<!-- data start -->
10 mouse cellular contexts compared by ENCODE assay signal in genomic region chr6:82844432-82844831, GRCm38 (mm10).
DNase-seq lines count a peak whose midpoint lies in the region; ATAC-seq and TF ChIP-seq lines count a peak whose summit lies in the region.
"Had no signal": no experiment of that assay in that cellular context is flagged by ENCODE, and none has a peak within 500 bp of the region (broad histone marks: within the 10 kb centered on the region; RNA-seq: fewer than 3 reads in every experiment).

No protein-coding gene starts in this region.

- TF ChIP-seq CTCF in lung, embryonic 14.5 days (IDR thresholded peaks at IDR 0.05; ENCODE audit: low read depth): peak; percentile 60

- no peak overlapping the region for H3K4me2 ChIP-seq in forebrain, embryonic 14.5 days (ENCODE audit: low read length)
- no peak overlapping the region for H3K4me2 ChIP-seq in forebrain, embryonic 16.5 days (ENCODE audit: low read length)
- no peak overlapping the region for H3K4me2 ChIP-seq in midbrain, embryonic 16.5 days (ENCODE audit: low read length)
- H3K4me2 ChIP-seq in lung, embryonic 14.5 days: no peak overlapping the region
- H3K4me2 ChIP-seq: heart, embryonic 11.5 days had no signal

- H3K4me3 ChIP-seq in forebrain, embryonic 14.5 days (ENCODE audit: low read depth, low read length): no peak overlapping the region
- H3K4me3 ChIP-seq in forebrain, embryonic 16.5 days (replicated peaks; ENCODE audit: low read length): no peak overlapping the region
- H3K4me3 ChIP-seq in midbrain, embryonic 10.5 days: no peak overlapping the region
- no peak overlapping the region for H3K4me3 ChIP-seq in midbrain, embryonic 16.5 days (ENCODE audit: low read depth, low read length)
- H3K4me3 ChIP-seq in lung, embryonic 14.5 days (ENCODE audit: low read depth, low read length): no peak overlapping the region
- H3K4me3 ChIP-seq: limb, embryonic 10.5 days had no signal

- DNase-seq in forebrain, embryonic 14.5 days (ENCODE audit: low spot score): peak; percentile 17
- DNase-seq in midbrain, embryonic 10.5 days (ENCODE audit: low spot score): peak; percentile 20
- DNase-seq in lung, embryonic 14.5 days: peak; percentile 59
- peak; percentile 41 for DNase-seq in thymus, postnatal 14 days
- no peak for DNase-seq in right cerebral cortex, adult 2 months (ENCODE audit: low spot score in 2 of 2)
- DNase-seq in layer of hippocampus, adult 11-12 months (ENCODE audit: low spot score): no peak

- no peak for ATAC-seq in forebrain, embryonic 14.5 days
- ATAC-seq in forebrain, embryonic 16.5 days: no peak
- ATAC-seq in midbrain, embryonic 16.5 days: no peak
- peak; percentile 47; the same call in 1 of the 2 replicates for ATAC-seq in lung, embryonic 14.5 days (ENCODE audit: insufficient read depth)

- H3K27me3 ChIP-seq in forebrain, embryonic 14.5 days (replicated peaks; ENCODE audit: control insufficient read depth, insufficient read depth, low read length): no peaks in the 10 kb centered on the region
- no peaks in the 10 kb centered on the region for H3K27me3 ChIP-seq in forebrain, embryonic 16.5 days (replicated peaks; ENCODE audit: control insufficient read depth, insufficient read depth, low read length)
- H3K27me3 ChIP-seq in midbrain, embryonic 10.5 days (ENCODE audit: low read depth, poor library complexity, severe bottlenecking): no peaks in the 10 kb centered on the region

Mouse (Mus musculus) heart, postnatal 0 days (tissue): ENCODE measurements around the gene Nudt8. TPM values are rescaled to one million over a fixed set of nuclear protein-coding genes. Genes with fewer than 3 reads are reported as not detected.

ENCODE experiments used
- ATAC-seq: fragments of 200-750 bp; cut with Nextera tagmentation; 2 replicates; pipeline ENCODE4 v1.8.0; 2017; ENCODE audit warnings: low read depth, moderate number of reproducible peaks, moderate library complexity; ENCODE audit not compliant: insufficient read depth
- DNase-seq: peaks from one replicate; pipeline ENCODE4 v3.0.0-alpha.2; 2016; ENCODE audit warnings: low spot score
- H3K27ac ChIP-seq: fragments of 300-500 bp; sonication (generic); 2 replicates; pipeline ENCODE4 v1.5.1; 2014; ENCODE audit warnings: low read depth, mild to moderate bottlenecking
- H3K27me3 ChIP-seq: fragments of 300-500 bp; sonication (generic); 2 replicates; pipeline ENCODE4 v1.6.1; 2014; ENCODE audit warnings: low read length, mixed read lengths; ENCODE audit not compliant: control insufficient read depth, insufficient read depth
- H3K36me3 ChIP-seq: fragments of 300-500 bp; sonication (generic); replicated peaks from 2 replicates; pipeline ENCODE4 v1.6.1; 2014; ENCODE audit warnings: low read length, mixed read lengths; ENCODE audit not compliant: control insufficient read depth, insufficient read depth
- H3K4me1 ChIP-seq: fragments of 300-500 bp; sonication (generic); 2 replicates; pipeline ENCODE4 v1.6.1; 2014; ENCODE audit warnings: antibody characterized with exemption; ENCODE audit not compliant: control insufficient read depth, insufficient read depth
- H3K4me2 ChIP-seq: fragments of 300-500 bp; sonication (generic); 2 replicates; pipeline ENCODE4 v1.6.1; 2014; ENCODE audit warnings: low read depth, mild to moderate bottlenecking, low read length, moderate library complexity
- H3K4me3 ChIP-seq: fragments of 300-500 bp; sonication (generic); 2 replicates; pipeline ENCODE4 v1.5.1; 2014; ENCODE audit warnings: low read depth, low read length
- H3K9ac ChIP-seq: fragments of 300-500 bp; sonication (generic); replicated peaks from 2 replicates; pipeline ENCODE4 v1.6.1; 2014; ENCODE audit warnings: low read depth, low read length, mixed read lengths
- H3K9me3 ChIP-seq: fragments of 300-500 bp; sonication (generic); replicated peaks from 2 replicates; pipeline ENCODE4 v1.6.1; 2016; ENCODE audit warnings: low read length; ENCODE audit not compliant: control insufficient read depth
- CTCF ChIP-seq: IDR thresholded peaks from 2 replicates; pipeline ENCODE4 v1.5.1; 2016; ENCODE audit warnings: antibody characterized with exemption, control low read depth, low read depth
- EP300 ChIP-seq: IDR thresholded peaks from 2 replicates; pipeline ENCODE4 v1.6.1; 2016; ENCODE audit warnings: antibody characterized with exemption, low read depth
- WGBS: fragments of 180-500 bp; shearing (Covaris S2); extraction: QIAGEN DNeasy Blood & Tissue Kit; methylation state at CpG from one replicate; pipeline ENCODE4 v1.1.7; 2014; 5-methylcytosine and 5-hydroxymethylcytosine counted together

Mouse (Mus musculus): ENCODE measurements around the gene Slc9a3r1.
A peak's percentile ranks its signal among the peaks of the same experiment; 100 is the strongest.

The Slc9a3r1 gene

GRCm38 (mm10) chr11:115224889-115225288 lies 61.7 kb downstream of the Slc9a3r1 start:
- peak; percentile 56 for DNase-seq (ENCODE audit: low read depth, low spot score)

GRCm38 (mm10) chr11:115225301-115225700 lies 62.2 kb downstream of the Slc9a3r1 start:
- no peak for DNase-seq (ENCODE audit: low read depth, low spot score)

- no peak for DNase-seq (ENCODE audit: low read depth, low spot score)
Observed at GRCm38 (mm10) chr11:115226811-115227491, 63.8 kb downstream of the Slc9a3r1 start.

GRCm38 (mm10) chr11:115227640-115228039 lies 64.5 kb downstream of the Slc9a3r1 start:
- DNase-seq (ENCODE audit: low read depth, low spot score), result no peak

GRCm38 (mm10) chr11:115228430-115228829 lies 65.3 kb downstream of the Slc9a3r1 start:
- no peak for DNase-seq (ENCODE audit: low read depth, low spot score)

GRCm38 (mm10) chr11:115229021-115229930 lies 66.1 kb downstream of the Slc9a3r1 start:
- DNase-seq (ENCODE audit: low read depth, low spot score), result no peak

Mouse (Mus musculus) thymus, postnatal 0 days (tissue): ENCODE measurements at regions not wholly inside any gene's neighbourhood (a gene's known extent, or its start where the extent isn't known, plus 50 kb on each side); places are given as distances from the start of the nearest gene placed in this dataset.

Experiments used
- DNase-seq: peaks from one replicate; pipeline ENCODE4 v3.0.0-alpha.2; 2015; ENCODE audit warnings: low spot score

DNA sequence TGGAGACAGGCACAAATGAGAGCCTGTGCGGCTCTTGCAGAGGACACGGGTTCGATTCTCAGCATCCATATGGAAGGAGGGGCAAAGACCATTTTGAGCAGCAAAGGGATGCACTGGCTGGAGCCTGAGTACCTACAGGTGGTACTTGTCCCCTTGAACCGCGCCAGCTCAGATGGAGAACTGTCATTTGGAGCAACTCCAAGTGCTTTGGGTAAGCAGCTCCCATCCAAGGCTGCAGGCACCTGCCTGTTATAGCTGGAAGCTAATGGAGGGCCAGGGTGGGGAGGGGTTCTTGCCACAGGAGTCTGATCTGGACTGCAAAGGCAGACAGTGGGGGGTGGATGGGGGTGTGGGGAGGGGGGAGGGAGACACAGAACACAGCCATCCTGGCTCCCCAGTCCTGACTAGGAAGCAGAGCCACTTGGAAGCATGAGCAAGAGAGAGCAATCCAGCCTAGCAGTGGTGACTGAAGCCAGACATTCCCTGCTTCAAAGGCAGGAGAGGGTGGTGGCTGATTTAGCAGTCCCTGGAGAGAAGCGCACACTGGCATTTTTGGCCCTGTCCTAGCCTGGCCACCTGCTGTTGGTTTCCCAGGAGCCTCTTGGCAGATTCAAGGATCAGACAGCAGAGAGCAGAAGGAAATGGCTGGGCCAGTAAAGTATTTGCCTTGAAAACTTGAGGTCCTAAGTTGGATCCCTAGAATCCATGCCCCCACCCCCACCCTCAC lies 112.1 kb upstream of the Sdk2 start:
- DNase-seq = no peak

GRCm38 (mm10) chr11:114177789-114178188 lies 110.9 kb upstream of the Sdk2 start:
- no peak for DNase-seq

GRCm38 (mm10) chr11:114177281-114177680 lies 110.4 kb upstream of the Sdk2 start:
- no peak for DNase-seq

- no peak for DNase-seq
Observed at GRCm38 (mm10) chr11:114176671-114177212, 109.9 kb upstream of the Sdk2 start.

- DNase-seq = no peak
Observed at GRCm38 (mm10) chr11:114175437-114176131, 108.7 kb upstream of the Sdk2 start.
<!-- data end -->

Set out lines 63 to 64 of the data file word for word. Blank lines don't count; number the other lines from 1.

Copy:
DNA sequence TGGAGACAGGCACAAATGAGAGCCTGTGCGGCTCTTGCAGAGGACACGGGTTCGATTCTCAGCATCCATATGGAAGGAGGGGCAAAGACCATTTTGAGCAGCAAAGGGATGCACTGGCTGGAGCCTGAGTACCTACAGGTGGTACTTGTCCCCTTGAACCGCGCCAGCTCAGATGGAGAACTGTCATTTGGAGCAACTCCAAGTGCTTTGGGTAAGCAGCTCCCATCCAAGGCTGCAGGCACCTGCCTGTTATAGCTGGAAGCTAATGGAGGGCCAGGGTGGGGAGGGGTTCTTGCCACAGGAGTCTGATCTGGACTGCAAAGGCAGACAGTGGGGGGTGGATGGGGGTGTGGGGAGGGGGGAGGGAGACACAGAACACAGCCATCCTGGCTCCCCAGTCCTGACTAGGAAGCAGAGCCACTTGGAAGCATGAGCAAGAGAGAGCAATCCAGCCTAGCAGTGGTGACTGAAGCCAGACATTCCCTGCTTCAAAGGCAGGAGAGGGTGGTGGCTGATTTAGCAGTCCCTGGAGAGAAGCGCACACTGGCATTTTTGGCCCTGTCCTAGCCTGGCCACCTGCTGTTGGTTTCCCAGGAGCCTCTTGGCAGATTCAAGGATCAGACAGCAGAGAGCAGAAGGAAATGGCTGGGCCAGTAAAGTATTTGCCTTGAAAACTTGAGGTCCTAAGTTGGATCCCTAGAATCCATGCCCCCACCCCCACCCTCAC lies 112.1 kb upstream of the Sdk2 start:
- DNase-seq = no peak